- This event has passed.
Cancer Moonshot: The Search for a Cure
May 6, 7:00 pm - 8:00 pm
Established in 2016 with strong bipartisan support, the Cancer Moonshot is marshalling resources across the federal government to speed progress in cancer research and to improve cancer prevention. Five years later, is science on the road to prevention and cure? A panel of expert researchers will discuss the current state and future of cancer research.
Margot Sanger-Katz is a domestic correspondent at The New York Times, where she covers health care for The Upshot, the Times site about politics, economics, and everyday life. She is also a regular panelist on Kaiser Health News’s What The Health? podcast. She was previously a reporter at National Journal and the Concord Monitor, and an editor at Legal Affairs Magazine and the Yale Alumni Magazine. In 2014, she completed a Knight-Bagehot Fellowship in Economics and Business Journalism at Columbia University. She can be found on Twitter at @sangerkatz.
Dr. Siddhartha Mukherjee is the author of The Emperor of All Maladies: A Biography of Cancer, winner of the 2011 Pulitzer Prize in general nonfiction, and The Laws of Medicine. Dr. Mukherjee’s The Gene: An Intimate History is his latest work—the story of the quest to decipher the master-code of instructions that makes and defines humans, that governs our form, function, and fate, and determines the future of our children. Mukherjee is an assistant professor of medicine at Columbia University and a cancer physician and researcher. A Rhodes scholar, he graduated from Stanford University, University of Oxford, and Harvard Medical School. He has published articles in Nature, The New England Journal of Medicine, The New York Times, and Cell.
Roy Jensen, MD, has been Director of The University of Kansas Cancer Center since 2004. With his guidance, the center achieved National Cancer Institute designation in July 2012 and is currently one of 71 NCI-designated centers across the country. Dr. Jensen graduated from Vanderbilt University School of Medicine in 1984 and remained there to complete a residency in anatomic pathology and a surgical pathology fellowship.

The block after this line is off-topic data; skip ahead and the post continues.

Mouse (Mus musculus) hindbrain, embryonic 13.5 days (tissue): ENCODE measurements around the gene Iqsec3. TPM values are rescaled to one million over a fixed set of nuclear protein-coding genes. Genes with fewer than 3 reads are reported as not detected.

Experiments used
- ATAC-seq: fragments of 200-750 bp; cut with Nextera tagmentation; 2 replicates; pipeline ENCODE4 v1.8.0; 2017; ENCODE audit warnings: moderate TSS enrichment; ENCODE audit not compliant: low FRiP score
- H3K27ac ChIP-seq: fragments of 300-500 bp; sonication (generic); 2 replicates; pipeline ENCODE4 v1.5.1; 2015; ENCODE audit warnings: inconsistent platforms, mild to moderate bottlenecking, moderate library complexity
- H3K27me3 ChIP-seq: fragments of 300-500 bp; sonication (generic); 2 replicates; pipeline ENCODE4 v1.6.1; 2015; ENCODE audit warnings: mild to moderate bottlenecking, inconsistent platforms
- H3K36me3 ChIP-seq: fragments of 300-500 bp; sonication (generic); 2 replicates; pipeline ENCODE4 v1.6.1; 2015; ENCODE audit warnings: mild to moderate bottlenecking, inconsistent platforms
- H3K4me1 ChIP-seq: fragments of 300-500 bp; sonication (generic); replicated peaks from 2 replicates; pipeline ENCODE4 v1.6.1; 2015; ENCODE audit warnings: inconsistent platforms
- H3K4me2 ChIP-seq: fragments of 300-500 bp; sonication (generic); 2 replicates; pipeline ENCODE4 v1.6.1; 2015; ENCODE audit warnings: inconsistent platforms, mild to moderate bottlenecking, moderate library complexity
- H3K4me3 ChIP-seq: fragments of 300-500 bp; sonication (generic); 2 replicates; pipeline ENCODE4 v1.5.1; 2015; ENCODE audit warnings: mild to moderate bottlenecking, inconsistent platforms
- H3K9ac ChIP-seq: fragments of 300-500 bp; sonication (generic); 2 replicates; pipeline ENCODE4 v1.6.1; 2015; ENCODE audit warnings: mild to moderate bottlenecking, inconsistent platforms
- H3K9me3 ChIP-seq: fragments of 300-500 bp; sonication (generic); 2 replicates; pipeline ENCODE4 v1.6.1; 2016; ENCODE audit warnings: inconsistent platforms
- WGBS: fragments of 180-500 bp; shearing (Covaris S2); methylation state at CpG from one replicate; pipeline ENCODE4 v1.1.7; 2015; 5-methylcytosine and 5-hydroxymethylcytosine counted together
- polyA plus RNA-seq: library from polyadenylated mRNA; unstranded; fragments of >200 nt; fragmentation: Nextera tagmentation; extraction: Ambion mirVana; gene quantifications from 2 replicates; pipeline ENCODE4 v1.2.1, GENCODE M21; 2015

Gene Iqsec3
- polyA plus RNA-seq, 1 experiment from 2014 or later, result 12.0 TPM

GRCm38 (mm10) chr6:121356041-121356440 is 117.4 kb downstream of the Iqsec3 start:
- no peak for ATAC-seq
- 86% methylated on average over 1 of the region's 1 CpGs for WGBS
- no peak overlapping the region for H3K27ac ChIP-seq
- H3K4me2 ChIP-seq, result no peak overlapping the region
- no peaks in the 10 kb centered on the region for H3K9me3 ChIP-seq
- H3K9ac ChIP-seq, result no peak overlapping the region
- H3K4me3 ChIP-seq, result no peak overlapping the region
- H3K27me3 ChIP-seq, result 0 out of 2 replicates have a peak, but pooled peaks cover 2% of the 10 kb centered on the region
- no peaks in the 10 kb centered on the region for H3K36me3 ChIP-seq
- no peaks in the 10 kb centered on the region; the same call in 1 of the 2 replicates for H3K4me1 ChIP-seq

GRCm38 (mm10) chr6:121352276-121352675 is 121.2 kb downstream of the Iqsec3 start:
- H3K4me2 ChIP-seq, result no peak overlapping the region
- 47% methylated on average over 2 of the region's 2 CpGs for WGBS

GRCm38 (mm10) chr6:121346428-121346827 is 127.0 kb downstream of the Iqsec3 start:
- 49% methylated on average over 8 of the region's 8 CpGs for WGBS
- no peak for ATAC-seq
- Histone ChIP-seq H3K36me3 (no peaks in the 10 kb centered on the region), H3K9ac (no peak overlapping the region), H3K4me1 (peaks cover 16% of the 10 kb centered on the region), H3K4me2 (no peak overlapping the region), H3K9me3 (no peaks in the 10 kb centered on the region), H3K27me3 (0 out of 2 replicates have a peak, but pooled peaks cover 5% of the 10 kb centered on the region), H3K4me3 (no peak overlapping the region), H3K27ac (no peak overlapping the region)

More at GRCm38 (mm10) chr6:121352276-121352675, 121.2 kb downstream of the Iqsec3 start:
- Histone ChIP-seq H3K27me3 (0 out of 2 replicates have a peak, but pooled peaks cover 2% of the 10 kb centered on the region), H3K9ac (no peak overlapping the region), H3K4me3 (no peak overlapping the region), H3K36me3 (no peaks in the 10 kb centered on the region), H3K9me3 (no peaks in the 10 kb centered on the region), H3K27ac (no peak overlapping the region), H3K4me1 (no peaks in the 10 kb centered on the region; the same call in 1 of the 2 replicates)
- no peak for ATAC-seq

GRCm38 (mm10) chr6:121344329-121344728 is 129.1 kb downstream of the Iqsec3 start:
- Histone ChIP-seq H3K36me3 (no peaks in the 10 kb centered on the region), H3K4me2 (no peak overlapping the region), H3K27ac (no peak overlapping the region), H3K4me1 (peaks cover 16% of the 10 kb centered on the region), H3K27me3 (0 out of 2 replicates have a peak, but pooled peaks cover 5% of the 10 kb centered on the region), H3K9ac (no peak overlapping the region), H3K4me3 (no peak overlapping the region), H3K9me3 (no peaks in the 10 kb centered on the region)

Dr. Dinah Singer is Deputy Director for Scientific Strategy and Development at the National Cancer Institute (NCI). She has also served as the Director of the Division of Cancer Biology (DCB), National Cancer Institute (NCI), National Institutes of Health (NIH), since 1999, while simultaneously serving as Senior Investigator and Chief of the Molecular Regulation Section of the Experimental Immunology Branch. She came to NCI as a postdoctoral fellow in the Laboratory of Biochemistry after receiving her BS from the Massachusetts Institute of Technology and her PhD from Columbia University. Dr. Singer’s research interests are in the areas of regulation of transcription, gene expression and molecular immunology. She serves in leadership positions on a variety of trans-NIH scientific and administrative committees, including NIH Common Fund initiatives.
Accessing the Program
This free, online program will take place via Zoom. Registration is currently open and will remain open until the event has ended. Your link to join the program will be included in the confirmation email and on the confirmation screen after you complete your registration.
Click here to register
The Linda Hall Library encourages people of all backgrounds and abilities to enjoy our public programs. Closed captions are provided. If you require additional reasonable accommodations in order to participate, please contact firstname.lastname@example.org or call 816.926.8753 at least 24 hours in advance of the program.
Once you register for this event, you will receive email communications from the Linda Hall Library and the Linda Hall Library Foundation. You may choose to opt out of these communications at any time. Your contact information will not be sold or provided to any third parties.
The program will also be livestreamed on the Library’s Facebook page.
Further reading at the Linda Hall Library
- Gallo, Robert C. Virus Hunting: AIDS, Cancer, and the Human Retrovirus: A Story of Scientific Discovery. New York: Basic Books, 1991.
- Hockfield, Susan. The Age of Living Machines: How Biology Will Build the Next Technology Revolution. New York: W.W. Norton & Company, 2019.
This program is funded by the Ewing Marion Kauffman Foundation. Its content is solely the responsibility of the Linda Hall Library.